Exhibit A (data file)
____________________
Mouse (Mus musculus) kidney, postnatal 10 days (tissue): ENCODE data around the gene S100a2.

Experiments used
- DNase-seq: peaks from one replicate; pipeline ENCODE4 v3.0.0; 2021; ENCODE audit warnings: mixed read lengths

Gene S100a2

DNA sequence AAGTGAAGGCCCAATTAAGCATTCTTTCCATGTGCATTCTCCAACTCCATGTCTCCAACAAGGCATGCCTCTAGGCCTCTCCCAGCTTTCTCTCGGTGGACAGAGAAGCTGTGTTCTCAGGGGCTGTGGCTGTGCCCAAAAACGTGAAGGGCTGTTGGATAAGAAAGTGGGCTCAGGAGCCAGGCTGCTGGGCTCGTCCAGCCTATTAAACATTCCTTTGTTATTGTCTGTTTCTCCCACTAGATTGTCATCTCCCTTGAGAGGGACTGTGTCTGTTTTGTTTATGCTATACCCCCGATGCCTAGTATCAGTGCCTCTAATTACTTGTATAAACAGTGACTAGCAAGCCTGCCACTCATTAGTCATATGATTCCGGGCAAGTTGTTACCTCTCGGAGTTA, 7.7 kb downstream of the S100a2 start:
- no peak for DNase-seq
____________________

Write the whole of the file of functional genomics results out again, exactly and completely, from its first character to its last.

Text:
Mouse (Mus musculus) kidney, postnatal 10 days (tissue): ENCODE data around the gene S100a2.

Experiments used
- DNase-seq: peaks from one replicate; pipeline ENCODE4 v3.0.0; 2021; ENCODE audit warnings: mixed read lengths

Gene S100a2

DNA sequence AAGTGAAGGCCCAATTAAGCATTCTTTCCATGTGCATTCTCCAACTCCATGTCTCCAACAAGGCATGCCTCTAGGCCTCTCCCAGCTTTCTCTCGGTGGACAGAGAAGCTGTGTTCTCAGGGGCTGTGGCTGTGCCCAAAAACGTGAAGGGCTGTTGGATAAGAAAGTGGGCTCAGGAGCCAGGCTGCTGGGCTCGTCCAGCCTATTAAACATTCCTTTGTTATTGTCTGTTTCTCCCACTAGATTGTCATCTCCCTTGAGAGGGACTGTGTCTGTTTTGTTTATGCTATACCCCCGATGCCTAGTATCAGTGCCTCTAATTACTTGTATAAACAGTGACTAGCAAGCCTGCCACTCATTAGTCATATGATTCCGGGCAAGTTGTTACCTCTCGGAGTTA, 7.7 kb downstream of the S100a2 start:
- no peak for DNase-seq